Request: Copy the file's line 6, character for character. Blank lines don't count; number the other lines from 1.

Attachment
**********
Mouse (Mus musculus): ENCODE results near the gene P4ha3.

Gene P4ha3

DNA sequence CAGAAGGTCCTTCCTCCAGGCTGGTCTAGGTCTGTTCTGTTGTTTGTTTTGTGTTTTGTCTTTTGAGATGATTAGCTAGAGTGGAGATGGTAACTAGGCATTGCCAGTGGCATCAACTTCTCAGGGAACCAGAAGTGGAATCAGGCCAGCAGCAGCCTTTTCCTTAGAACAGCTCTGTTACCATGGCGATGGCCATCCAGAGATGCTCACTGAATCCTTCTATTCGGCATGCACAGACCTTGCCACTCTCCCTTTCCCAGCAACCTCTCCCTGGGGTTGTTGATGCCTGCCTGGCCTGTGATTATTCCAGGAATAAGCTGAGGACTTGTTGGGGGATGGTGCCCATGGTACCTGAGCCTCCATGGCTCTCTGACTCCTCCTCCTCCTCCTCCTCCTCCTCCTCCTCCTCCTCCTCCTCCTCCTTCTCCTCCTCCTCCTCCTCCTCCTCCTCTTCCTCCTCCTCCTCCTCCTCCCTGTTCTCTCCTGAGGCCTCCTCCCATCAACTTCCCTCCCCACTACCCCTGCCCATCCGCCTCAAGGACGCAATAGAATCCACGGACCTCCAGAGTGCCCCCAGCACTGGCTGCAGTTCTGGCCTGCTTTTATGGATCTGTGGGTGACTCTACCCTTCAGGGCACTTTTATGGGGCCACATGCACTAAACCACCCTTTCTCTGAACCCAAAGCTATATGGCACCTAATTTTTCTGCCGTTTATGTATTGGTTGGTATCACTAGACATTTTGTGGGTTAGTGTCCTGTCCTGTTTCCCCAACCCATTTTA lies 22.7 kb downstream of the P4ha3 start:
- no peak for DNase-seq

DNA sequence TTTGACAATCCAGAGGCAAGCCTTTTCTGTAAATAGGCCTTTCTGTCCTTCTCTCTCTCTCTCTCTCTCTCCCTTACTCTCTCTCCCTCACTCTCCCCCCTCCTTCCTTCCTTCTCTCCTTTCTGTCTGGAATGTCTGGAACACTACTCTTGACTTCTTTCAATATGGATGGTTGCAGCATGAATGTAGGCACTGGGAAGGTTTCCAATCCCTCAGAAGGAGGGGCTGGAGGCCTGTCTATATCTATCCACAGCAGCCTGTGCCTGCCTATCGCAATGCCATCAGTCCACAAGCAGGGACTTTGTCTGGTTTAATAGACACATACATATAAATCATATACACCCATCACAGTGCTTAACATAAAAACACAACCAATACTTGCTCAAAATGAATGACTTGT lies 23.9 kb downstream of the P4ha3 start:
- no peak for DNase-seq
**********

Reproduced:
- no peak for DNase-seq